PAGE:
@Igor: Are you referring to identityf::Inner? For simplicity, I'm using just an int member.
Stuart said…
@Sumant, I enjoyed this post, as I enjoy most of your posts. Thanks for sharing!
Michael said…
Interesting, thank you!

The Lambda != Closure section is confusing though.

"A lambda is just an anonymous function." -- I understand the desire to make the explanation as simple as possible, but here it happens at the cost of correctness. "Just functions" don't carry state. Perhaps "A lambda is just a syntax sugar to define anonymous functions and function objects"?

"Not all closures are lambdas and not all lambdas are closures." -- sounds weird. A lambda is a syntactic construct (expression), and a closure is a run-time object, an instance of a closure type. Neither can "be" the other.
Sumant Tambe said…
@Michael: I agree. The text was confusing and somewhat incorrect. I've taken the liberty to use your words in the updated post.
joaof said…
you can make the first identityf more like the identityf lamba:

auto identityf = [](auto x)
{
class inner
{
public:
using X = decltype(x);
X mx;
inner(X x): mx(x) {}
X operator()() { return mx; }
};
return inner{x};
};

(you version of inner uses int)
mjohn5 said…
Why are add and sub auto, but mult explicitly uses int?
Sumant Tambe said…
@mjohn5 No good reason! Just a reminder that good old functions are equally good candidates.
Dave Brown said…
Great read; thanks for posting!

Jumping on the back of @joaof's comment: Using decltype to ascertain the type of auto x allows for using an interesting pattern of, what the D Language community calls, Voldemort types. Walter Bright wrote an interesting article about it which you can read here.

Interesting to note that, unlike in D, we can later retrieve the type of Inner outside of the lambda:

auto foo = identifyf(5);
foo(); //5
using Foo = decltype(foo);
Foo bar(10);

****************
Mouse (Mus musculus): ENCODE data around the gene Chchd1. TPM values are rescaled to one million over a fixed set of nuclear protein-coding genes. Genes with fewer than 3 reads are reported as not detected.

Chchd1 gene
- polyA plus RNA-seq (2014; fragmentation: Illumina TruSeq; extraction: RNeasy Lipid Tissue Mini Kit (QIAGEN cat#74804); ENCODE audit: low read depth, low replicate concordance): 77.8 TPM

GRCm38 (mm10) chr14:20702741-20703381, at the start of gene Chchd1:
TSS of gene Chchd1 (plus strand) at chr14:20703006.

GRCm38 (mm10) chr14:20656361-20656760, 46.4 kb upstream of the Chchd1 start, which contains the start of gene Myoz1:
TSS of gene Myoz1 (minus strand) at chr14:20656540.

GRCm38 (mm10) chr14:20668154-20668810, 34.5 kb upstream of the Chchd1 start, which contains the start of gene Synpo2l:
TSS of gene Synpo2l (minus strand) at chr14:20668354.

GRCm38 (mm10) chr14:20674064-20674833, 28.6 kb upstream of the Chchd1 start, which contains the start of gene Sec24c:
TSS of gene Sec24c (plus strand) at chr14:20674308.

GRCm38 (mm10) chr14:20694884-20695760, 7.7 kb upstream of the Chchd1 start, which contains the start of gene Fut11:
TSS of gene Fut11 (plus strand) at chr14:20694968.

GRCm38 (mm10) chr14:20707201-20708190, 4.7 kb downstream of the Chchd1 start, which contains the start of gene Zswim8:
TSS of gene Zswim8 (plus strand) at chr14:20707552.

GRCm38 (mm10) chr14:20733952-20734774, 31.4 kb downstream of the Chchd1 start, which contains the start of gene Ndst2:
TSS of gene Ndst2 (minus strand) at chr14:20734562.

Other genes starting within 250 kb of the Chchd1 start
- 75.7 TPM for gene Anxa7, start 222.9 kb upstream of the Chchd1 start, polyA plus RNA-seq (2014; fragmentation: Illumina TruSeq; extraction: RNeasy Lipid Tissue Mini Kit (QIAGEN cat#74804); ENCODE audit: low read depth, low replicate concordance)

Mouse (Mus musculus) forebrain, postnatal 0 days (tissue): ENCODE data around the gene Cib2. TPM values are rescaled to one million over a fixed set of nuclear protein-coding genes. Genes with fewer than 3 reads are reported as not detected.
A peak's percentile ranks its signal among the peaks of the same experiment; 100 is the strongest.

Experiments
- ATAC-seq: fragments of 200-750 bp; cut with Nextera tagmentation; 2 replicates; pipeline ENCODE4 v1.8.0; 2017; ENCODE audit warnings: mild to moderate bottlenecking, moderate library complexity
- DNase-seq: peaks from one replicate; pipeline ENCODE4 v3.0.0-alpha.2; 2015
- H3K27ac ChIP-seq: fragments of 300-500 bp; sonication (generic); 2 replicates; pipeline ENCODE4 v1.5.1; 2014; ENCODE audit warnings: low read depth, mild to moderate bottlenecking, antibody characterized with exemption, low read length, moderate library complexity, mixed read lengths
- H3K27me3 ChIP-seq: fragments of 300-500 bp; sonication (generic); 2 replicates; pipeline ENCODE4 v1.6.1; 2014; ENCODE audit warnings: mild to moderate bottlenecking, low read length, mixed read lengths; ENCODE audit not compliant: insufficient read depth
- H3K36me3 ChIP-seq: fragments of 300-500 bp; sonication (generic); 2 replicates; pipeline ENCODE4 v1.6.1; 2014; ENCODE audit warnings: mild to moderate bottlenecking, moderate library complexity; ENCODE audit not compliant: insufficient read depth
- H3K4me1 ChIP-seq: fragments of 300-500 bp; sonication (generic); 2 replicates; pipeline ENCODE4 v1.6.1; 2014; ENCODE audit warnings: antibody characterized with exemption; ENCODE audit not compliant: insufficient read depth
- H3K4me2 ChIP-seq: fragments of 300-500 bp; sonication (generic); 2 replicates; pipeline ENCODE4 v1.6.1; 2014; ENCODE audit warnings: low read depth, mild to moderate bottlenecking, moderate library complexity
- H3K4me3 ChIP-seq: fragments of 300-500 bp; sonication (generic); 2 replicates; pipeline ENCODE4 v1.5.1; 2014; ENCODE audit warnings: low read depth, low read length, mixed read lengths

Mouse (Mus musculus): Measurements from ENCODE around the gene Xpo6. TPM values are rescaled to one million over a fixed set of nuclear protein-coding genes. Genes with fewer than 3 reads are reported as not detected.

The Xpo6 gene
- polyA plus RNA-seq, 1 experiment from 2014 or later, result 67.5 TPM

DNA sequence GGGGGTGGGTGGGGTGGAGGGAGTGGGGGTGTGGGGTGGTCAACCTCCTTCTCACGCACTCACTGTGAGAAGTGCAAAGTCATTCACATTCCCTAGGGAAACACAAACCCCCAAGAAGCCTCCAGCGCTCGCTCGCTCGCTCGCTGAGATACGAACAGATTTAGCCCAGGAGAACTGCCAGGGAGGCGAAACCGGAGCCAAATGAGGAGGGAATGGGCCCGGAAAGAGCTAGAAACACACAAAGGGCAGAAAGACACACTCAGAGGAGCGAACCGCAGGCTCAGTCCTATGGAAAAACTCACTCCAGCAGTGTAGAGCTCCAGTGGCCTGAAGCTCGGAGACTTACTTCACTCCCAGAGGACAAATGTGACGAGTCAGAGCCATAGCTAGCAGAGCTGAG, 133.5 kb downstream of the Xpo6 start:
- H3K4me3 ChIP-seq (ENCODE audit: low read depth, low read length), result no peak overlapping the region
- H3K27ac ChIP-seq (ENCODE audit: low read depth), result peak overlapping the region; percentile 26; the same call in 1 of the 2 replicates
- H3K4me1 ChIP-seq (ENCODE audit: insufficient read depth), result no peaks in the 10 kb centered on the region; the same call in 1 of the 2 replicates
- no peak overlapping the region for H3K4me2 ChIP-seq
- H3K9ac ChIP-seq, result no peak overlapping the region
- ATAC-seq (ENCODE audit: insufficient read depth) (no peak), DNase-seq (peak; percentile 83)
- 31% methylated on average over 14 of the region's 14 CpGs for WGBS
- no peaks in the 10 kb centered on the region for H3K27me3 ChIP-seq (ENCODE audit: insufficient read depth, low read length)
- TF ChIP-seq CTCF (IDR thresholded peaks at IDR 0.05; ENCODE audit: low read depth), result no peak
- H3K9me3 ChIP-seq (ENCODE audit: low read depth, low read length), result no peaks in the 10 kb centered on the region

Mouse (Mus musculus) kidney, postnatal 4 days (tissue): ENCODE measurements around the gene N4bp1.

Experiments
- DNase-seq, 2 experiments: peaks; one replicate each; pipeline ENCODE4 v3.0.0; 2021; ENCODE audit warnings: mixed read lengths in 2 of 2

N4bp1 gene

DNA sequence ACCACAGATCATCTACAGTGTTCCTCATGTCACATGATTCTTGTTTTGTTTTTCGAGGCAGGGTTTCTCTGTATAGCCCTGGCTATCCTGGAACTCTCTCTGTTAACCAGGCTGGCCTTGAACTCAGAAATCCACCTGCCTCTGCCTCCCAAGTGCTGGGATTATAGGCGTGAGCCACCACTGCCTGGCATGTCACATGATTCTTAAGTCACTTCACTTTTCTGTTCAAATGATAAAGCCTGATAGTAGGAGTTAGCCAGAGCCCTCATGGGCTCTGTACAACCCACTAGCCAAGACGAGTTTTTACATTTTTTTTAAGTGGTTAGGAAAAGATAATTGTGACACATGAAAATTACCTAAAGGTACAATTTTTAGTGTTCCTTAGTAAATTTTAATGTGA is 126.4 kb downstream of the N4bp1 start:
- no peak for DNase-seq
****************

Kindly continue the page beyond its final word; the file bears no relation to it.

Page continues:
bar(); //10
Sumant Tambe said…
@dave Aliasing the type of lambda is fine but are you sure about the rest? I get compiler error for "Foo bar(10)" and is_constructible returns false. Besides, there are many limitations like missing copy-assignment operator for lambdas. class Inner, however it copy-assignable.

Live code: http://melpon.org/wandbox/permlink/mfteteOhqXrZGxVS



Dave Brown said…
@Sumant

I am quite sure about the rest: http://ideone.com/h2ZRs3 :) I think, maybe, that I was confusing something in your example contra mine.

/Dave
Sumant Tambe said…
@Dave Oh yeah, when you have a named inner class inside a lambda, then what you are saying makes sense. However, if the lambda returns a closure then there are few limitations.
Dave Brown said…
Yup, I missed that, admittedly, not-so-subtle difference :)
black_13 said…
you stated: "C++ closures do not extend the lifetime of their context. (If you need this use shared_ptr)" could you give
and example?
mjohn5 said…
The point is that c++ lambdas are *not* closures because they just honor the external lifetime of the object without making sure the object survives as long as the lambda does. In c++ one way to lengthen an object's lifetime is to make it a shared pointer, which is reference counted.
manho valentine said…
you stated: "C++ closures do not extend the lifetime of their context. (If you need this use shared_ptr)" could you give
and example?
gclub